Omega Museum Collection 2004 – Centenary Watch

The Omega Museum celebrated its 20th anniversary in 2004. In recognition of this milestone, Omega chose a watch with an even greater historical significance for its annual Museum Collection piece. The fifth watch in this collection is a reproduction of the Centenary watch produced for the company’s 100th birthday in 1948, which was also the first self-winding Omega wrist chronometer.

In keeping with the Museum Collection philosophy, the 21st century reproduction of the Centenary watch remains faithful to the design of the original. The watch is characterised by the sleek lines of its period case in 18-carat red gold with distinctive lyre-shaped lugs. It has a coppered dial that is separated into two zones – a vertically brushed centre section and a sun-brushed outer hour ring – by a classic “railway” minute track.

The hour ring has applied Arabic numerals at 12 o’clock and 6 o’clock, applied triangular hour markers at 3 o’clock and 9 o’clock and applied lozenge-shaped hour markers for the remaining hours. The time is displayed by polished bevelled Dauphine hour and minute hands with a countersunk small seconds dial on circular snailing in the centre zone above 6 o’clock.
Omega Museum Collection 2004 - Centenary WatchThe watch is completed by simple polished 18-carat red gold bezel and a domed, scratch-resistant sapphire crystal with interior anti-reflective treatment. Whilst the original model was available as a limited-edition in two sizes, fitted either with a 28.10mm (2000 pieces) or 30.10mm (4000 pieces) calibre, the contemporary model is available exclusively in a 36mm diameter case that houses the Omega calibre 2202 Co-Axial chronometer movement.

This unique movement, fitted with the revolutionary Omega Co-Axial Escapement that reduces friction and prolongs the movement’s life, has a 48-hour power reserve and official COSC chronometer certification.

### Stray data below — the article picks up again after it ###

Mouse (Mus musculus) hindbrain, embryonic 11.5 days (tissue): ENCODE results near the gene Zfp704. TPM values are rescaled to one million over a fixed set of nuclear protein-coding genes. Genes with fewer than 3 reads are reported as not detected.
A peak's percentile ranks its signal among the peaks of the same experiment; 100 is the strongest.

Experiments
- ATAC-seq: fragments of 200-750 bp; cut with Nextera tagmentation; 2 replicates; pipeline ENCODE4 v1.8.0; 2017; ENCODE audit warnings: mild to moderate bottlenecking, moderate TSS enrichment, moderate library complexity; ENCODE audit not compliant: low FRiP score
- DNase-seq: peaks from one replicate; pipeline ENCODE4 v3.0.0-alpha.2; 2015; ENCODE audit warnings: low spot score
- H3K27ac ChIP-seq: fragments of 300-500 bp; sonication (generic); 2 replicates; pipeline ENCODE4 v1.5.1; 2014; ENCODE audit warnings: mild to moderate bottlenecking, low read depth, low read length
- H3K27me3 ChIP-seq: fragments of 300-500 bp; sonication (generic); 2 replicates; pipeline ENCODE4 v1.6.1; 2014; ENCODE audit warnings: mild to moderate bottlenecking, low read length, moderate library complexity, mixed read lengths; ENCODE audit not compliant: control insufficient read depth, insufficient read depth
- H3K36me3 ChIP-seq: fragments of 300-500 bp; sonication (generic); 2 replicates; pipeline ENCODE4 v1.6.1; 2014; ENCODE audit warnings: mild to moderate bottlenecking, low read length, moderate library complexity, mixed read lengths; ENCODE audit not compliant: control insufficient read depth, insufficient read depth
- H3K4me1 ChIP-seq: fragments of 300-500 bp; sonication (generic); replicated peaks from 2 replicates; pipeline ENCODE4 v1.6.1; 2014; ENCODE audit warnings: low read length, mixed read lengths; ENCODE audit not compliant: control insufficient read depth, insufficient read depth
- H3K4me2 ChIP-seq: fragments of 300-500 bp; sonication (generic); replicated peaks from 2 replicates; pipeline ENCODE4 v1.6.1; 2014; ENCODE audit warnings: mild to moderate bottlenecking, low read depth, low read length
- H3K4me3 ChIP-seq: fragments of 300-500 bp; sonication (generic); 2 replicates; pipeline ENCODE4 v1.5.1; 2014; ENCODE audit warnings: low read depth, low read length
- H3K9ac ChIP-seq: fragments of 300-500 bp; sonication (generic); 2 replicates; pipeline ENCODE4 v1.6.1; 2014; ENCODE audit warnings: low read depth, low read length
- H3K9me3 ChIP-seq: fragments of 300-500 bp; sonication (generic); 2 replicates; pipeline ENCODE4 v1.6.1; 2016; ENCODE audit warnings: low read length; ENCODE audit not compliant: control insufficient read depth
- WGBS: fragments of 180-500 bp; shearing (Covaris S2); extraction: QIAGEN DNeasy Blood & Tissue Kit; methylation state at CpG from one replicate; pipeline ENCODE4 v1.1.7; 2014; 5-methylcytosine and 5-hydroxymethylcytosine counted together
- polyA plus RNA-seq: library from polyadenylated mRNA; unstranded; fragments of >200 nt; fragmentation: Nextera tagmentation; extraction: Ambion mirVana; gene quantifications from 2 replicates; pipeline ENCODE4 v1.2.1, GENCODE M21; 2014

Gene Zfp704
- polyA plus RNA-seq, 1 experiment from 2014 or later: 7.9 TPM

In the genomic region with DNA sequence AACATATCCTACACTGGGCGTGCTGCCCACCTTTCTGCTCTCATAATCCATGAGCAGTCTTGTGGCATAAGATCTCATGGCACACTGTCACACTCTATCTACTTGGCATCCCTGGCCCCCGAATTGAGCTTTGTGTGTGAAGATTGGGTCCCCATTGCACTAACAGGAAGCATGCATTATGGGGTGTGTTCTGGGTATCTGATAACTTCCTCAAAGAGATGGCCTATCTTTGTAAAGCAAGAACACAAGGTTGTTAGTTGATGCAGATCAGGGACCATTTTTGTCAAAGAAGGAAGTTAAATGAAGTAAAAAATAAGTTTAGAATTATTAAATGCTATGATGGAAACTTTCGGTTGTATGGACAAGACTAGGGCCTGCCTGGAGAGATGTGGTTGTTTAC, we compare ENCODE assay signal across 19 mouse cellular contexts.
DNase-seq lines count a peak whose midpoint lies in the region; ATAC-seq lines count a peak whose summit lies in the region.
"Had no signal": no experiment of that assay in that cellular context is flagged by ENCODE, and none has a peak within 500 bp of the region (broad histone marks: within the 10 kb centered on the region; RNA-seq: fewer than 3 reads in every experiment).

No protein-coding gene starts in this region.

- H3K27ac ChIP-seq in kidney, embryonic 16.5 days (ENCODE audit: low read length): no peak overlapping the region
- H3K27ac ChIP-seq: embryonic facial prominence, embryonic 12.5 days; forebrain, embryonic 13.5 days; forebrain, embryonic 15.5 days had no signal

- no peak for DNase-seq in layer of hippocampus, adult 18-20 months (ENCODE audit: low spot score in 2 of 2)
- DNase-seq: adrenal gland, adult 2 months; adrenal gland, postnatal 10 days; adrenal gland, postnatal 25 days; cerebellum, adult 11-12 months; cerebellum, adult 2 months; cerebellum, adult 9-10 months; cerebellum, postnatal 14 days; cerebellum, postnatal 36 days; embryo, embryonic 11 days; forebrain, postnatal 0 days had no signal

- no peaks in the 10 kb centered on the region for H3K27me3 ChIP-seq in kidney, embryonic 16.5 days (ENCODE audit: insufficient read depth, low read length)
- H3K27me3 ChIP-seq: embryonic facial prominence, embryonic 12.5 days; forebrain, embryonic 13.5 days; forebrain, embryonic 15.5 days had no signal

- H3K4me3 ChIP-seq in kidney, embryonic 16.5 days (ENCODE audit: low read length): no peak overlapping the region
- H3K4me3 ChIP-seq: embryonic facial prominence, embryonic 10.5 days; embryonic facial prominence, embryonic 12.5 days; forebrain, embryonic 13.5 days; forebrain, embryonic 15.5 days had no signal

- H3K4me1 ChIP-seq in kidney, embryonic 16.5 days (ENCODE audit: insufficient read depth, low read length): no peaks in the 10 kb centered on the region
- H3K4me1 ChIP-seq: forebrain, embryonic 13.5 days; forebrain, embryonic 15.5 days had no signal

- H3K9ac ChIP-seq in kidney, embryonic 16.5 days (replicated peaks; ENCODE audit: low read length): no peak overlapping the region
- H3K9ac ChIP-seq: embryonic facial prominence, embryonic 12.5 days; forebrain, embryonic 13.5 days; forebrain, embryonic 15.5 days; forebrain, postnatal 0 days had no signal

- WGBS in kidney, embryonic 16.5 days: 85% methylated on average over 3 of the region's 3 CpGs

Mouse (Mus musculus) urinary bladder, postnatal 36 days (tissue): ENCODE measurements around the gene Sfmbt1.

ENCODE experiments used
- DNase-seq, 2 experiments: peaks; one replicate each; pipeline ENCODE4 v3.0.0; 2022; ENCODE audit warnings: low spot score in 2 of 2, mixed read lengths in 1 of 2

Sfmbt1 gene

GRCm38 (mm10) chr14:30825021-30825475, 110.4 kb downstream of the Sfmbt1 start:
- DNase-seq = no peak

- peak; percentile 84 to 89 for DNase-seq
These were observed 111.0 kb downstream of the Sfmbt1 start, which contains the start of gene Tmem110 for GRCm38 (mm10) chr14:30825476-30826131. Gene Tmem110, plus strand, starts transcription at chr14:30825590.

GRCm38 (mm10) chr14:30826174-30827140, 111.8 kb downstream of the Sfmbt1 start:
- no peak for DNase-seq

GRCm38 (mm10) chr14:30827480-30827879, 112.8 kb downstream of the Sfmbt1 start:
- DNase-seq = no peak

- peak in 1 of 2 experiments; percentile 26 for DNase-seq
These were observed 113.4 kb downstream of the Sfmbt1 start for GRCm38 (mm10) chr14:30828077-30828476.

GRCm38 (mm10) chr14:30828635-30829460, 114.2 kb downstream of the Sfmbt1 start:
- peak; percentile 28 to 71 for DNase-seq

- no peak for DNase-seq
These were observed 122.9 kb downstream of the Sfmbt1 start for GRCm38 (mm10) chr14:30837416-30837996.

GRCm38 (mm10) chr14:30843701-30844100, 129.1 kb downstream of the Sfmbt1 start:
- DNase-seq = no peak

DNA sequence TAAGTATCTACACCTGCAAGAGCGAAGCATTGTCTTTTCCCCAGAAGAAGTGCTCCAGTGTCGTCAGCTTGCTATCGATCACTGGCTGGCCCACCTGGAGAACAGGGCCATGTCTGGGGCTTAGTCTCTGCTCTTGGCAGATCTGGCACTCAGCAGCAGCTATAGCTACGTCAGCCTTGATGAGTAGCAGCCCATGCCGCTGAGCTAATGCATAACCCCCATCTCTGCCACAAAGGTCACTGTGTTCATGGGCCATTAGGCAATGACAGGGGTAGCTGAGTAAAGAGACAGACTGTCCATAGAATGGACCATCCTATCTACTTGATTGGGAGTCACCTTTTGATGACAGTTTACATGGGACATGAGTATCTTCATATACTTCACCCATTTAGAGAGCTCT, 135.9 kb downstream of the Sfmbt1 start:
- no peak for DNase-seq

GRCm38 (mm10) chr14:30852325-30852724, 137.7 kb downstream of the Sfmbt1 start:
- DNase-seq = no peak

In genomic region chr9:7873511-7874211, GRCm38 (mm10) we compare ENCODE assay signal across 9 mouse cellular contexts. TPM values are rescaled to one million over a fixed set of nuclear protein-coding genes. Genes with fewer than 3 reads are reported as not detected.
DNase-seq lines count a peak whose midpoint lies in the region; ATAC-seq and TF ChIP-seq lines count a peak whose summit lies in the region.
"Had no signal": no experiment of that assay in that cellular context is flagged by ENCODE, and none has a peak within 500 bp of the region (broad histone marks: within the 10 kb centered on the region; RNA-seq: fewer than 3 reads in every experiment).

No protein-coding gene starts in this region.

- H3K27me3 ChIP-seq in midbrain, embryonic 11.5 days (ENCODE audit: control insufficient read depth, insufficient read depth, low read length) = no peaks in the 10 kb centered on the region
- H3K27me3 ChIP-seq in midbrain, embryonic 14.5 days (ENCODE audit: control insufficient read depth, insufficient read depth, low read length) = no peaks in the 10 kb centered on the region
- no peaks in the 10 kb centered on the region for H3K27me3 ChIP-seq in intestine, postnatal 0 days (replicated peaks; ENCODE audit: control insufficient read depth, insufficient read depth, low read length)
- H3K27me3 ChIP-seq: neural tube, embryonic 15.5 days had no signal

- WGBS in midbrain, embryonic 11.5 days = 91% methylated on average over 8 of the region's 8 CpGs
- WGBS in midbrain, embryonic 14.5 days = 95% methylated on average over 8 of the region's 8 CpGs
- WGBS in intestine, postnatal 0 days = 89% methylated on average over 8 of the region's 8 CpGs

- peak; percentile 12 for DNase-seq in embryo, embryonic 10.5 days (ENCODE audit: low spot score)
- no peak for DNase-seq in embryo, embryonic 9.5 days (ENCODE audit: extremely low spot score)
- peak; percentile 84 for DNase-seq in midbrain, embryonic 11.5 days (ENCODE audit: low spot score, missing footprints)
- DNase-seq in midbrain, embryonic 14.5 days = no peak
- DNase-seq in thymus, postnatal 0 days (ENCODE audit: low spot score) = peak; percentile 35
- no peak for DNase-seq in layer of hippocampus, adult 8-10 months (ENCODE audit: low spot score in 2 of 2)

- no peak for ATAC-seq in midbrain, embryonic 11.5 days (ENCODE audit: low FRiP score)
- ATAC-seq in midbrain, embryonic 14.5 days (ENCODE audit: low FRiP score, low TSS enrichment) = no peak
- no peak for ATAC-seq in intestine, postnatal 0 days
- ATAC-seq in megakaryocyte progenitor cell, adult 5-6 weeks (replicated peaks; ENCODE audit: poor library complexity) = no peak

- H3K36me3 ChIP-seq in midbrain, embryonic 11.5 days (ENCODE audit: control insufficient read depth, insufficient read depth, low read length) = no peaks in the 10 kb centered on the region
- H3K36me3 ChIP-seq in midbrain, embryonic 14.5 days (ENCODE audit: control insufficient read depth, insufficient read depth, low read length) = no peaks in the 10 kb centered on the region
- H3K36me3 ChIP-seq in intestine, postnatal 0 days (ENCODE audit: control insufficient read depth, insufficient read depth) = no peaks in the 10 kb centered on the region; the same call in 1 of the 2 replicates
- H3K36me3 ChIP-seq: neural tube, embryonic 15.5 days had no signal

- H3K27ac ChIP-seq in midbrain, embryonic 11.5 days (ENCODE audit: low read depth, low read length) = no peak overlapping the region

The combination of traditional design with the latest in watchmaking technology is also reflected in a subtle change on the dial, which, in addition to the original applied Omega symbol and period lettering, sees the original inscription “Automatic” replaced with “Co-Axial” – a term that only Omega watches can boast. And despite its 1940s design, the watch meets all of Omega’s strict quality requirements, notably being water resistant to 30 metres/100 feet.

With such a restricted production run, the original Centenary watch was destined to remain unique. However, it was so successful that Omega soon had to find a suitable replacement. This came in 1952 with the now world-famous Constellation. As with the original model, production of the 2004 Omega Centenary is also limited – as for all Museum Collection pieces – to the quantity corresponding with the year of the original.

The individual limited number (0001/1948) is engraved in the centre of a zoned case back together with the Omega symbol and name. The four sections surrounding the centre bear the inscription “THE OMEGA MUSEUM COLLECTION”, “THE CENTENARY WATCH”, “COLLECTORS’ SERIES NUMBER FIVE” and the year of the original, 1948. Like the original model, this limited-edition reproduction is sure to be coveted among watch collectors.

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